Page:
Books to be Referred: Law

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CODE OF CRIMINAL PROCEDURE

  1. Kelkar, R.V. – The Code of Criminal Procedure, 5th Edn, Reprinted 2011, Eastern Book Company, Lucknow.
  2. K I Vibhute – PSA Pillai’s Criminal Law, 10th Edition 2012, Lexis Nexis, Butterworths Wadhwa, Nagpur.
  3. Ratan Lal & Dhirajlal – The Code of Criminal Procedure, 17th Edn, 2009, Lexis Nexis Butterworths Wadhwa, Nagpur
  4. Sarkar on The Code of Criminal Procedure, 10th Edn, 2012, Lexis Nexis Butterworths, Wadhwa, Nagpur.
  5. Basu, D.D., Criminal Procedure Code, 1973, Lexis Nexis Butterworths Wadhwa, 4th Edn, 2010.
  6. Mitra, B.B., Code of Criminal Procedure, Kamal Law House, 21st Edn, 2011.
  7. Misra, S.N., The Code of Criminal Procedure, Central Law Publications, 17th Edn, 2010.

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Research Methodology: Ins and Outs

By Bhagyashree Sonwane, Indore Institute of Law, Devi Ahilya Vishwa Vidyalaya, Indore, M.P, India.

INTRODUCTION:

Research refers to the systematic search of a particular topic or issue. In other words it can be defined as art of searching knowledge. The Oxford defines it as “The systematic investigation into and study of materials and sources in order to establish facts and reach new conclusions.” According to Redman and Mory(1923), Research is a “systematized effort to gain new knowledge”. Thus, we can say that research is an attempt to pursue advancement through methods of study, observations, results, conclusions and experiments. According to Clifford Woody research comprises defining and redefining problems, formulating hypothesis or suggested solutions; collecting, organizing and evaluating data; making deductions and reaching conclusions; and at last carefully testing the conclusion to determine whether they fit the formulating hypothesis. In short, the search of knowledge through objective and proper method of drawing conclusions and solutions to a particular problem is research. (more…)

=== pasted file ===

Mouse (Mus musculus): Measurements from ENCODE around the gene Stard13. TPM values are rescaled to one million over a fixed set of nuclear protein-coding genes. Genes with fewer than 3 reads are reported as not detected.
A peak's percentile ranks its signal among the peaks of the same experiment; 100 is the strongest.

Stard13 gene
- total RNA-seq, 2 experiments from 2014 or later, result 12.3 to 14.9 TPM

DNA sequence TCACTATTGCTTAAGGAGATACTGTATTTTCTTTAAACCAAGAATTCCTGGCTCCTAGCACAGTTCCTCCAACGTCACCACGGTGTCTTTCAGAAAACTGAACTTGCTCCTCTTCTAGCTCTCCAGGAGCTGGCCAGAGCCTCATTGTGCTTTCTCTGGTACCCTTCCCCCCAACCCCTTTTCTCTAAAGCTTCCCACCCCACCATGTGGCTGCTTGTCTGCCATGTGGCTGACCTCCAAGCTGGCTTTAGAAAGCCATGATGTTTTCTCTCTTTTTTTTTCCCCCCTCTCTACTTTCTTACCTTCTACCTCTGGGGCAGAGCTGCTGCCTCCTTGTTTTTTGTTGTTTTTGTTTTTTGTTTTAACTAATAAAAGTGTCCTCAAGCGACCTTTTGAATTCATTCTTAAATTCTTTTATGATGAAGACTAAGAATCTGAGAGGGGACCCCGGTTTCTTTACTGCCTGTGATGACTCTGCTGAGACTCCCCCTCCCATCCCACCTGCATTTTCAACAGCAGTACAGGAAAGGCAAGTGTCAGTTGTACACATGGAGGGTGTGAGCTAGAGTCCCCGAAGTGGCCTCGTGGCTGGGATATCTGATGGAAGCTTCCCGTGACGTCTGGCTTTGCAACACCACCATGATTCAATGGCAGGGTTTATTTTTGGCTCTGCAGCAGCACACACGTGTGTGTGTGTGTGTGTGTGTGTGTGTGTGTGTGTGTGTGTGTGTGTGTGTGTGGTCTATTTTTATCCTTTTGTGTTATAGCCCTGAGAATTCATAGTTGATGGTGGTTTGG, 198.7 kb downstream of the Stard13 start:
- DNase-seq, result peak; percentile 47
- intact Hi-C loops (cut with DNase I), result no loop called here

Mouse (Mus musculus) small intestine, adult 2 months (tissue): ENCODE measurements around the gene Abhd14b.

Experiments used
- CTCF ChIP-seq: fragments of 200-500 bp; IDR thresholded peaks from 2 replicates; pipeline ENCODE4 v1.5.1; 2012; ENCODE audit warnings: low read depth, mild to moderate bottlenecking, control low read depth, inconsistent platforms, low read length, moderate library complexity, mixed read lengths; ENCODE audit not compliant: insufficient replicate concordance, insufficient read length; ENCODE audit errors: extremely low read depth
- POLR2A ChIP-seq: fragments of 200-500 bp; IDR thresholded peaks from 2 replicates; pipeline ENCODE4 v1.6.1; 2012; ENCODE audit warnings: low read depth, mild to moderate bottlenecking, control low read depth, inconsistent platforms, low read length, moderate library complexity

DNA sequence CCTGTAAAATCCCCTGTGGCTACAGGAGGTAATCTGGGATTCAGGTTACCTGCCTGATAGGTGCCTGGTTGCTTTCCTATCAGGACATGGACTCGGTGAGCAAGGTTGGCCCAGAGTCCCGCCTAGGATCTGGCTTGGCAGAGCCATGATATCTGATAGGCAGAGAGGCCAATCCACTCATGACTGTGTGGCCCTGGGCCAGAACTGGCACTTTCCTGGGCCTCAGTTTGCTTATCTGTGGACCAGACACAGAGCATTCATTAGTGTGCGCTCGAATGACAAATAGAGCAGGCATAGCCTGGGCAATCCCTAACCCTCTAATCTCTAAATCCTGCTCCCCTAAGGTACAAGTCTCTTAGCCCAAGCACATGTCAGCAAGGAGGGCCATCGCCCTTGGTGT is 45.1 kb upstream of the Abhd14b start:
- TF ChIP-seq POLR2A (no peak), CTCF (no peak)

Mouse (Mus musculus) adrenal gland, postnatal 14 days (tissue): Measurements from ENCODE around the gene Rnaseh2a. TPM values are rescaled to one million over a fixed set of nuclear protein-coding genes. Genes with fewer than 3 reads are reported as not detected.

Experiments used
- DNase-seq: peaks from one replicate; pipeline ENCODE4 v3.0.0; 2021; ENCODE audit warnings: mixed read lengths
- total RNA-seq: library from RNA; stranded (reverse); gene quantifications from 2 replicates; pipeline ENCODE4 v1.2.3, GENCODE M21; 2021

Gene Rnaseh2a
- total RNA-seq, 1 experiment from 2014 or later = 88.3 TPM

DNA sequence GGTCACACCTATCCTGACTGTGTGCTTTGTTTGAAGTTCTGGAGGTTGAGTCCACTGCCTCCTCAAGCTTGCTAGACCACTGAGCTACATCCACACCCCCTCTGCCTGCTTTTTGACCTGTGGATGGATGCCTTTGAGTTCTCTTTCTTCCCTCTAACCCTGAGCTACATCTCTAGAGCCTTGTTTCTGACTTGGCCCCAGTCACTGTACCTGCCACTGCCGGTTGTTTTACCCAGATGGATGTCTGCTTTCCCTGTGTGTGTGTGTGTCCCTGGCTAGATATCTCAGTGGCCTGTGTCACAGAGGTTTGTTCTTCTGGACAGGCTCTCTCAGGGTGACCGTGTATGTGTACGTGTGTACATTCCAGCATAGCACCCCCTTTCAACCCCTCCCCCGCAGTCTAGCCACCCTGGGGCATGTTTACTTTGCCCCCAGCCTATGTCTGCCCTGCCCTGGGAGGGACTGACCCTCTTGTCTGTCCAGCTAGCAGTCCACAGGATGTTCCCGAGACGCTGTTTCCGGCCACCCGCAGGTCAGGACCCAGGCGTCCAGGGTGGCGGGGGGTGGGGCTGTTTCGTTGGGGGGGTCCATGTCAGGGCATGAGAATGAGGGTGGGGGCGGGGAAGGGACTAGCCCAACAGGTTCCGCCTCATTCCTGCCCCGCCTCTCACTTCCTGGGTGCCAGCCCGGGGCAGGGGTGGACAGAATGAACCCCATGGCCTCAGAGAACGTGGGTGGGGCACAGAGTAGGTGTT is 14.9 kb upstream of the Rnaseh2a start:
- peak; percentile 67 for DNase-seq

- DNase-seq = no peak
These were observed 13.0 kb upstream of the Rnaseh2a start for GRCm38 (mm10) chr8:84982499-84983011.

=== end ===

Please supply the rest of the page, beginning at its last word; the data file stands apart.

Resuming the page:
St Xavier’s Case: A Critical Analysis

“The Constitution has been reared for immortality, if the work of man may justly aspire to such a title. It may, nevertheless, perish in an hour by the folly, or corruption, or negligence of its only keepers, The People.”

-Joseph story

The whole debate in the Constituent Assembly on Article 23 of the Draft Constitution which later assumed the shape of the present Article 29 and 30, revolve round this issue: what rights could or should be conceded to minorities? Indian constitution draftsman believed that in order to be a welfare state various fundamental rights should be endowed to citizens as to develop a sense of equality and unity and right to education is the best developer of these principles. (more…)

Comparative Advertising–A Necessary Evil

Comparative advertising is a promotional technique in which an advertiser claims the superiority of its product over competing product(s) by direct or indirect comparison. Comparative advertising is defined as advertising that compares alternative brands on objectively measurable attributes or price, and identifies the alternative brand by name, illustration or other distinctive information. (more…)

National Judicial Appointments Commission: A Study in Effectiveness

By Rajashree Aryabala Tripathy, KIIT Law School, Bhubaneswar.

Article 124(2) states, whenever there is a proposal for appointment of the Supreme Court Judges, it will be done by the President of India in consultation with other Judges of the Supreme Court. But time has changed and the judiciary, executive and legislature have to take steps according to the need of the society. The rate of corruption and adulteration in all departments is increasing day by day. We need a strong judiciary for our country. It is now proposed that a new Commission will be formed for appointment of judges to higher posts, which will be named as the “National Judicial Appointments Commission” (NJAC). For this reason, a Bill has been drafted, which contains the constitution, regulation, function and role of that C omission. The main aim of this Bill is to bring transparency in the selection process, along with an accountable government. (more…)